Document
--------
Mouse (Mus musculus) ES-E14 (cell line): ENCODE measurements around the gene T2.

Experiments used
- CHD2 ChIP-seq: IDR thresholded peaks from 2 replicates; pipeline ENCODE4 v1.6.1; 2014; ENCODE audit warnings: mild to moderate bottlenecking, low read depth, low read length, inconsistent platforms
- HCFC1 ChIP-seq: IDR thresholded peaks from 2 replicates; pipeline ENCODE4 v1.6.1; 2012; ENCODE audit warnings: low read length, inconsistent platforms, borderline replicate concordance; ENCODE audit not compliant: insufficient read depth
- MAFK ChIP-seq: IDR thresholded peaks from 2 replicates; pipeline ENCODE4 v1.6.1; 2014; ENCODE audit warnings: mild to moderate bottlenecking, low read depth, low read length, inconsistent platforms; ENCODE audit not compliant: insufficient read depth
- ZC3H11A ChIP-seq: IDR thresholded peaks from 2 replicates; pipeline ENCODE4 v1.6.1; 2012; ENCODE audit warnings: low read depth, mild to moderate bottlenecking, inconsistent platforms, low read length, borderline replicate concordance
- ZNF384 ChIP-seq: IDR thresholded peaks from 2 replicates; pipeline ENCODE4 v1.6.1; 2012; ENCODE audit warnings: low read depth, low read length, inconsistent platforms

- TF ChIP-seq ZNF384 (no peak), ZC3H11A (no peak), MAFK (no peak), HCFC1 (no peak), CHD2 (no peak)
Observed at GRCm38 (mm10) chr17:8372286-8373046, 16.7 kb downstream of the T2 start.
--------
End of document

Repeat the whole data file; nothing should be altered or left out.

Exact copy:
Mouse (Mus musculus) ES-E14 (cell line): ENCODE measurements around the gene T2.

Experiments used
- CHD2 ChIP-seq: IDR thresholded peaks from 2 replicates; pipeline ENCODE4 v1.6.1; 2014; ENCODE audit warnings: mild to moderate bottlenecking, low read depth, low read length, inconsistent platforms
- HCFC1 ChIP-seq: IDR thresholded peaks from 2 replicates; pipeline ENCODE4 v1.6.1; 2012; ENCODE audit warnings: low read length, inconsistent platforms, borderline replicate concordance; ENCODE audit not compliant: insufficient read depth
- MAFK ChIP-seq: IDR thresholded peaks from 2 replicates; pipeline ENCODE4 v1.6.1; 2014; ENCODE audit warnings: mild to moderate bottlenecking, low read depth, low read length, inconsistent platforms; ENCODE audit not compliant: insufficient read depth
- ZC3H11A ChIP-seq: IDR thresholded peaks from 2 replicates; pipeline ENCODE4 v1.6.1; 2012; ENCODE audit warnings: low read depth, mild to moderate bottlenecking, inconsistent platforms, low read length, borderline replicate concordance
- ZNF384 ChIP-seq: IDR thresholded peaks from 2 replicates; pipeline ENCODE4 v1.6.1; 2012; ENCODE audit warnings: low read depth, low read length, inconsistent platforms

- TF ChIP-seq ZNF384 (no peak), ZC3H11A (no peak), MAFK (no peak), HCFC1 (no peak), CHD2 (no peak)
Observed at GRCm38 (mm10) chr17:8372286-8373046, 16.7 kb downstream of the T2 start.